Stop ‘zom­bie’ in­sur­ance chew­ing up your su­per

The Daily Telegraph (Sydney) - - David & Libby - MEREDITH BOOTH

THEY lurk in the shad­ows of su­per ac­counts and are dead to any­one who tries to claim them, but “zom­bie” in­sur­ance poli­cies can be killed off eas­ily.

Al­most half of Aus­tralian work­ers over­pay $1.9 bil­lion in pre­mi­ums each year through du­pli­cate su­per­an­nu­a­tion ac­counts. So con­sol­i­dat­ing su­per and in­sur­ance through the web­site is wise, says Affin­ity Pri­vate Ad­vi­sors founder Cather­ine Rob­son.

Any­one who has a tax file num­ber lodged through the Aus­tralian Tax­a­tion Of­fice on the MyGov web­site will be able to con­sol­i­date du­pli­cate su­per with a trans­fer but­ton. “This gen­er­ally comes with a warn­ing for you to un­der­stand how this af­fects your in­sur­ance,” Mrs Rob­son said. “Once you’ve trans­ferred out of a fund, in­sur­ance will lapse.’’

She said in­come pro­tec­tion claims could never ex­ceed 75 per cent of your cur­rent in­come, so make sure your cover does not ex­ceed your cur­rent earn­ings. Du­pli­cate in­sur­ance poli­cies will be off­set against each other by in­sur­ers to en­sure that they do not col­lec­tively ex­ceed 75 per cent.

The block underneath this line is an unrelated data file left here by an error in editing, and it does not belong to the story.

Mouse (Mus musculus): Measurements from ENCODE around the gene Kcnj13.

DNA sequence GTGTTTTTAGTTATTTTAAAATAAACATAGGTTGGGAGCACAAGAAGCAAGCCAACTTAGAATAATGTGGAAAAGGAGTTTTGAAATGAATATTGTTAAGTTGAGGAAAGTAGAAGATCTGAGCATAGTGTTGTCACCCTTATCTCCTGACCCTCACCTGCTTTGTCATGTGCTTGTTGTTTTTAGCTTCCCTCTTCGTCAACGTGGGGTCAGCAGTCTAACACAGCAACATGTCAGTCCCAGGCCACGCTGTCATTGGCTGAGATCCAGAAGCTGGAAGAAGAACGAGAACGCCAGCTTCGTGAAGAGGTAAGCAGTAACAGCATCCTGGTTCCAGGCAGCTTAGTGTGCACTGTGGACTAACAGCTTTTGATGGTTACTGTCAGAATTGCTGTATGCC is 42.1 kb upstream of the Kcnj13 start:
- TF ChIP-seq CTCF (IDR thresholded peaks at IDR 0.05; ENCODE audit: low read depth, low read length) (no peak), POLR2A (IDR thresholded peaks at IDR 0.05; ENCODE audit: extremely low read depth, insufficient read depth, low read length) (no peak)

Tem­po­rar­ily stop­ping work, such as tak­ing parental leave, also can af­fect in­sur­ance cover, with many poli­cies re­quir­ing paid em­ploy­ment at the time of ill­ness or in­jury as a pre­con­di­tion of any claim.

Mrs Rob­son said it might be wise to re­tain cov­er­age while not work­ing to pre­vent the need to reap­ply and avoid the risk that cover was de­nied as a re­sult of changed health.

En­dorsed cover, where peo­ple pro­vide med­i­cal and other in­for­ma­tion up­front so there is no fi­nan­cial as­sess­ment at the time of claim, may be a bet­ter op­tion than in­dem­nity in­sur­ance, which is com­mon to many de­fault su­per ac­counts.

Mrs Rob­son said in­dem­nity pre­mi­ums could be cheaper, with fewer hur­dles, but came with the need to prove your in­come at the point of claim, which could be dif­fi­cult and dis­tress­ing when ill or in­jured.

De­spite hor­ror sto­ries emerg­ing from the Hayne royal com­mis­sion, in­sur­ance is vi­tal for peo­ple with no other in­come streams, such as prop­erty or a share port­fo­lio.

“In­sur­ance of­ten is an in­ex­pen­sive way to make sure that there’s some re­place­ment in­come if you can’t work,’’ Mrs Rob­son said.

Mercer head of cor­po­rate su­per­an­nu­a­tion Dar­ren Stevens said in­sur­ers and su­per funds were now ne­go­ti­at­ing new pre­mi­ums and prod­ucts as a re­sult of re­cent changes.

The good news from all the reg­u­la­tory scru­tiny was that in­sur­ers and su­per­an­nu­a­tion trustees would likely re­move in­ap­pro­pri­ate and un­nec­es­sary in­sur­ance for un­der 25s, who rarely claimed on such poli­cies. How­ever, this could lead to un­der-in­sured trade­based work­ers.

“Trustees will be work­ing with in­sur­ers to pro­vide bet­ter out­comes for mem­bers, al­though this may see a fall in in­sur­ance cover for some mem­bers, such as younger work­ers with more haz­ardous jobs that opt out of life in­sur­ance,’’ Mr Stevens said.

NO-BRAINER: Con­sol­i­date du­pli­cate or “zom­bie” in­sur­ance poli­cies through the web­site.

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